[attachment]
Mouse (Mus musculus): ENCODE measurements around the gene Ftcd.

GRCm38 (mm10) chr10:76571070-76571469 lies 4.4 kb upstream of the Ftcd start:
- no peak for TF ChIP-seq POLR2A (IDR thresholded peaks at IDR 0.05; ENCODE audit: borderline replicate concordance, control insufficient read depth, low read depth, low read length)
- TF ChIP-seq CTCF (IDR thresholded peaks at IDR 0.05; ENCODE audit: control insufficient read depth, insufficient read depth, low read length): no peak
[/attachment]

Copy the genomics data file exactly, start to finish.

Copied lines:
Mouse (Mus musculus): ENCODE measurements around the gene Ftcd.

GRCm38 (mm10) chr10:76571070-76571469 lies 4.4 kb upstream of the Ftcd start:
- no peak for TF ChIP-seq POLR2A (IDR thresholded peaks at IDR 0.05; ENCODE audit: borderline replicate concordance, control insufficient read depth, low read depth, low read length)
- TF ChIP-seq CTCF (IDR thresholded peaks at IDR 0.05; ENCODE audit: control insufficient read depth, insufficient read depth, low read length): no peak